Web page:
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Arabinoxylans, inulin and Lactobacillus reuteri 1063 repress the adherent-invasive Escherichia coli from mucus in a musosa-comprising gut model

Pieter Van den Abbeele (UGent) , Massimo Marzorati (UGent) , Melanie Derde (UGent) , Rosemarie De Weirdt (UGent) , Joan Vermeiren (UGent) , Sam Possemiers (UGent) and Tom Van de Wiele (UGent)
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Abstract
The microbiota that colonises the intestinal mucus may particularly affect human health given its proximity to the epithelium. For instance, the presence of the adherent-invasive Escherichia coli (AIEC) in this mucosal microbiota has been correlated with Crohn's disease. Using short-term screening assays and a novel long-term dynamic gut model, which comprises a simulated mucosal environment (M-SHIME), we investigated how (potential) pro-and prebiotics may repress colonisation of AIEC from mucus. Despite that during the short-term screening assays, some of the investigated Lactobacillus strains adhered strongly to mucins, none of them competed with AIEC for mucin-adhesion. In contrast, AIEC survival and growth during co-culture batch incubations was decreased by Lactobacillus rhamnosus GG and L. reuteri 1063, which correlated with (undissociated) lactic acid and reuterin levels. Regarding the prebiotics, long-chain arabinoxylans (LC-AX) lowered the initial mucin-adhesion of AIEC, while both inulin (IN) and galacto-oligosaccharides (GOS) limited AIEC survival and growth during batch incubations. L. reuteri 1063, LC-AX and IN were thus retained for a long-term study with the M-SHIME. All treatments repressed AIEC from mucus without affecting AIEC numbers in the luminal content. As a possible explanation, L. reuteri 1063 treatment increased lactobacilli levels in mucus, while LC-AX and IN additionally increased mucosal bifidobacteria levels, thus leading to antimicrobial effects against AIEC in mucus. Overall, this study shows that pro-and prebiotics can beneficially modulate the in vitro mucosal microbiota, thus limiting occurrence of opportunistic pathogens among those mucosal microbes which may directly interact with the host given their proximity to the epithelium.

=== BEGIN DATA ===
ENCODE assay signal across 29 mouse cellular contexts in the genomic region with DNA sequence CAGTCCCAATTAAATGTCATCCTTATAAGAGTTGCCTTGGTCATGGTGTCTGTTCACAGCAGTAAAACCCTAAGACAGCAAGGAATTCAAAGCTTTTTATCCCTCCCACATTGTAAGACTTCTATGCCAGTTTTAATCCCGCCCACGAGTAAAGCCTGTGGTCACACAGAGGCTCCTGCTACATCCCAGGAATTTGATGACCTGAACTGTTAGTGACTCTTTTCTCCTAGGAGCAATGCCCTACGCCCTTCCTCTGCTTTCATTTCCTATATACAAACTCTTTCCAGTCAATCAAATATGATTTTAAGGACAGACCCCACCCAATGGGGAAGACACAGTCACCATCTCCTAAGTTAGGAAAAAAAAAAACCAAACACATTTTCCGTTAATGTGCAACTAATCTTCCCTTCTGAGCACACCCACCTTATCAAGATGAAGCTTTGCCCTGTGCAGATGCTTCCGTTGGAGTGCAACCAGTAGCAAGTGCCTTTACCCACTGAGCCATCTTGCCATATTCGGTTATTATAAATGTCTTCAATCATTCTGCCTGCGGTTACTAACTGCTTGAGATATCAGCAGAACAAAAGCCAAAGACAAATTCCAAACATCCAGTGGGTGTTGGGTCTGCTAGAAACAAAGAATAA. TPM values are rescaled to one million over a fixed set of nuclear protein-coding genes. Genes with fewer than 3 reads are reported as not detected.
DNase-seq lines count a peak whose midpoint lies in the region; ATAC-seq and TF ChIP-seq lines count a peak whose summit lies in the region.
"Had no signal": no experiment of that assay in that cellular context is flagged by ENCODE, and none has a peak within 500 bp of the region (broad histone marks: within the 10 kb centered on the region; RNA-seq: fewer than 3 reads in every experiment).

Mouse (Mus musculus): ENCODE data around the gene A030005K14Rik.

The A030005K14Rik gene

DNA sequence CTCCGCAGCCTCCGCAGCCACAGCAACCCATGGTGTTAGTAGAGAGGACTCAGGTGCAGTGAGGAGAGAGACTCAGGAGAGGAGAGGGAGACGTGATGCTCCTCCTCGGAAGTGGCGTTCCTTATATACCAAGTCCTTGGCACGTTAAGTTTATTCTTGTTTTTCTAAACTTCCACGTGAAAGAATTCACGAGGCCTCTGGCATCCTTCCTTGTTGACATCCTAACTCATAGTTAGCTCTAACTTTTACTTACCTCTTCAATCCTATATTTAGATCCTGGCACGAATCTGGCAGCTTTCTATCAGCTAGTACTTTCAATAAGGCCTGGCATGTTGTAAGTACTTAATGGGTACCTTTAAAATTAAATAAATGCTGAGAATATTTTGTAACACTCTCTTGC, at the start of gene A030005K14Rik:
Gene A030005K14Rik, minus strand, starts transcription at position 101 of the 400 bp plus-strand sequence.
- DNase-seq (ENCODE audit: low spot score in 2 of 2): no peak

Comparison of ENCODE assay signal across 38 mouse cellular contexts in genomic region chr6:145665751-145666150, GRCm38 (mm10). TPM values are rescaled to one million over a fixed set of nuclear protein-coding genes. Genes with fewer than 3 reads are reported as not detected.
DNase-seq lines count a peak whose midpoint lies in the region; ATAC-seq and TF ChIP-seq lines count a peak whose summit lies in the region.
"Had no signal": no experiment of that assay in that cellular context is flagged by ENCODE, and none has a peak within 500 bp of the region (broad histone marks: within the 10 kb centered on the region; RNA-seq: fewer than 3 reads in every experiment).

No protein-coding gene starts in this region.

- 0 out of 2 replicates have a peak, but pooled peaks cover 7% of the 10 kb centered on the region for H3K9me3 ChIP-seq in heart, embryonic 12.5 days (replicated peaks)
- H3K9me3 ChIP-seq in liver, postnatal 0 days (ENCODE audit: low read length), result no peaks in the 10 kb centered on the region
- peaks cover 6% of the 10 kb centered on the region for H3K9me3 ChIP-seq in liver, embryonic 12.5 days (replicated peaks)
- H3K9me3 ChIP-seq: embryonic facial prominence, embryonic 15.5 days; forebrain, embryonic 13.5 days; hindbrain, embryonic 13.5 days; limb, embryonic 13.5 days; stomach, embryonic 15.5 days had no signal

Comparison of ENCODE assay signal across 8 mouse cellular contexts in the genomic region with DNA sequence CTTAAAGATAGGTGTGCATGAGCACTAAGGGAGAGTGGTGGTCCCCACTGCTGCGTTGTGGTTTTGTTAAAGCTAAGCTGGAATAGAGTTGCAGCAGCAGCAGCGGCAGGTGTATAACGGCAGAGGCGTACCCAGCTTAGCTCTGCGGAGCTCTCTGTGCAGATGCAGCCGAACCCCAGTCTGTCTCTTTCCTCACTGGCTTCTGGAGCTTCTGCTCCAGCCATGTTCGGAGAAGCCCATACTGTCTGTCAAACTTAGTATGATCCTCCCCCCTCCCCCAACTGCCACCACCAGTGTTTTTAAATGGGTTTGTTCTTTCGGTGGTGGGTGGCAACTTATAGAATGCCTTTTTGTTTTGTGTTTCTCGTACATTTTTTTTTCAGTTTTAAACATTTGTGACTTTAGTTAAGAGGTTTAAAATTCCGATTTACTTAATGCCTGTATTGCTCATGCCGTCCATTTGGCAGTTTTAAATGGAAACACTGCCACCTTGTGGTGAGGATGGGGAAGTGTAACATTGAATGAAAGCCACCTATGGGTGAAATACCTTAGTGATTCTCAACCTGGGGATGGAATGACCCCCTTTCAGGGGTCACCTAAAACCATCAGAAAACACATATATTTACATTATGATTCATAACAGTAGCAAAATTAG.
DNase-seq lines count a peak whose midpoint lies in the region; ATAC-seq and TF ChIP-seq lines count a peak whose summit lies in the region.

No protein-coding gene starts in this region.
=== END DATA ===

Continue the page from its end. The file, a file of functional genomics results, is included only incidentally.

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MLA
Van den Abbeele, Pieter, Massimo Marzorati, Melanie Derde, et al. “Arabinoxylans, Inulin and Lactobacillus Reuteri 1063 Repress the Adherent-invasive Escherichia Coli from Mucus in a Musosa-comprising Gut Model.” NPJ BIOFILMS AND MICROBIOMES 2 (2016): n. pag. Print.
APA
Van den Abbeele, P., Marzorati, M., Derde, M., De Weirdt, R., Vermeiren, J., Possemiers, S., & Van de Wiele, T. (2016). Arabinoxylans, inulin and Lactobacillus reuteri 1063 repress the adherent-invasive Escherichia coli from mucus in a musosa-comprising gut model. NPJ BIOFILMS AND MICROBIOMES, 2.
Chicago author-date
Van den Abbeele, Pieter, Massimo Marzorati, Melanie Derde, Rosemarie De Weirdt, Joan Vermeiren, Sam Possemiers, and Tom Van de Wiele. 2016. “Arabinoxylans, Inulin and Lactobacillus Reuteri 1063 Repress the Adherent-invasive Escherichia Coli from Mucus in a Musosa-comprising Gut Model.” Npj Biofilms and Microbiomes 2.
Chicago author-date (all authors)